Contributed by Cindy Wilson
I joined Bowles Rice McDavid Graff & Love in Charleston in 1989, where I did coal, oil and gas work and related litigation. About 4 1/2 years later, I went in-house with Mountaineer Gas Company, West Virginia’s largest natural gas utility. A couple of years later, in 1995, Mountaineer was sold, and, as in-house legal departments often don’t survive these events and my children needed health insurance, I left to clerk at the Public Service Commission of West Virginia.
I advise and directly support all three gubernatorial appointees. By statute, our Commissioners must be from both political parties, so I choose not to have any public political opinions these days. I saw a Bowles Rice partner the other day and said that I was quickly approaching the “Rule of 80,” under which I could retire from the state system and do something else, and that I had been working for gubernatorial appointees for a very loooong time. He aptly remarked, “You’ve survived gubernatorial appointees for a very long time.”
Our commission has a broader mandate than public utility boards in most other states. We regulate water, sewer, gas, electric, telephone and taxicabs, and have limited oversight over wreckers and household goods movers. Moreover, West Virginia law requires trash collectors and landfills to be certificated. By state statute, we also handle quality of service complaints and have rate review authority for the basic tier prices of cable television service. And, if a county does not have a franchising authority, the Commission fills that role for applications to provide cable service. We also get a case about an oil pipeline (yes, there is one in WV) or a toll bridge every once in a while.
When the Legislature wants something new regulated, that topic often lands here. A few years ago, a plan was reached to allow coal trucks to carry more weight on designated roads, and we are responsible for the system to issue permits to these haulers and enforce the weight limits. When the cost of veteran’s grave markers was regulated, that was assigned to us.
The WV Public Service Commission, not a separate siting board, issues Siting Certificates for wholesale electric generators, including wind farms. We also certify alternative and renewable energy facilities as a qualified energy resource to generate alternative and renewable energy resource credits.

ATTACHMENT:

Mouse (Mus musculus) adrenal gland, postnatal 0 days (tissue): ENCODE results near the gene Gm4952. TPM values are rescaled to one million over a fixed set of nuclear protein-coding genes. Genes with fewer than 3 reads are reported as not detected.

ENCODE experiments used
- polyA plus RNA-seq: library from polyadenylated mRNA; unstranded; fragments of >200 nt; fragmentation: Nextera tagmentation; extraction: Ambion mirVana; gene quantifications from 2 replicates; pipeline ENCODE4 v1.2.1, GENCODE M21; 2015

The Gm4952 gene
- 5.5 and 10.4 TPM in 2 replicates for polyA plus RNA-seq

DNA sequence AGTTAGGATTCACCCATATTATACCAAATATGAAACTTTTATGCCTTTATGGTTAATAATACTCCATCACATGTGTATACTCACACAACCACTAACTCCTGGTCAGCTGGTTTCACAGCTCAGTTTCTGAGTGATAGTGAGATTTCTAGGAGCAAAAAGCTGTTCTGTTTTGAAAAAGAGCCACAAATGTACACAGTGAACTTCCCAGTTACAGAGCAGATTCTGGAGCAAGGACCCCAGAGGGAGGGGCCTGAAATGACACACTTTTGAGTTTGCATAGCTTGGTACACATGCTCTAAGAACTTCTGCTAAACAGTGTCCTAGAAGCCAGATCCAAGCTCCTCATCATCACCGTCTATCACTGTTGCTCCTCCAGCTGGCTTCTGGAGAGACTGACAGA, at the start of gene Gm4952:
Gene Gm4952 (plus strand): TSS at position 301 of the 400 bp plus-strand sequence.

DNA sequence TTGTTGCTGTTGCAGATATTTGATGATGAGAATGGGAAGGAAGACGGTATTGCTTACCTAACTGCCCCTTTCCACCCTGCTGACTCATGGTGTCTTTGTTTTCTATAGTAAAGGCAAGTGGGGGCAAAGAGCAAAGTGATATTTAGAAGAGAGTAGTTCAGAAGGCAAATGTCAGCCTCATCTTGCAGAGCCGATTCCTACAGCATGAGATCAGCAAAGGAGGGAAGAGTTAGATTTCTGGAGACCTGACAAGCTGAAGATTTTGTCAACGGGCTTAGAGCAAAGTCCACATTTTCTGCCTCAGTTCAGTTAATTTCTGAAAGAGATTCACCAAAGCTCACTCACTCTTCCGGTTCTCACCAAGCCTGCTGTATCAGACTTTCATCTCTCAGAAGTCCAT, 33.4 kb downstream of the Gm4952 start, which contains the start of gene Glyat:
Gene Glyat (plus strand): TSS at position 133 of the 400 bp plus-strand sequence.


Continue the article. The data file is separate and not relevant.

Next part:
Twice during my time here I’ve been the lead law clerk, with hiring and training responsibilities for other attorneys working for the Commissioners. As the political winds blow, the lead law clerk responsibility shifts and I’m out of that role at the moment.
My son Eric, 27, who you may remember was born between first and second years, is a Nuke Sailor on the USS Eisenhower based in Virginia Beach. When he qualified to operate the ship’s reactor, he described it to his aunt this way, “It means that some important people trust me to take care of a floating nuclear plant. . . Don’t freak out too much.” When his Navy contract is up in about 2 years, he plans to go to law school, likely in Virginia. His wife, Andrea, is the first assistant golf pro at Broad Bay Country Club in Virginia Beach.
My other son, Bradley, 22, graduated from Marshall University this summer in international business and finance, and he is in the midst of deciding how to make his way in life as an adult. Grad school is probably in his stars, but I vote (to the extent that I have a say any longer) for some real world work experience first. His semester abroad was at Anglia-Ruskin University in Cambridge, England. In the spring of 2013, I hopped across the pond to visit him and we saw the Colosseum, Ephesus, Pompeii, the Acropolis and Stonehenge in one wonderful trip.
I was divorced about 10 years ago and now that college expenses are done, I’m attending to delayed maintenance items at home – roof, gutters, tree trimming, and so on. I love traveling, cooking and yoga, and I probably should think about an intervention to separate me a bit from my Kindle. This summer I’m growing Swiss chard in a container outside of my office. The deer have quite the sense of entitlement to anything that I plant at home.
In the next phase of my work life, I’d like to teach legal writing, full- or part-time. If I land in a law school setting, perhaps I might teach administrative law, too.
Like Judy Levy, I attended law school several years after college and was a non-traditional student. While pregnant and mothering a newborn, there wasn’t much time or energy for me to socialize at UC. These blog posts make me feel more connected now than I was 25 years ago.
Many, many thanks to the planning committee.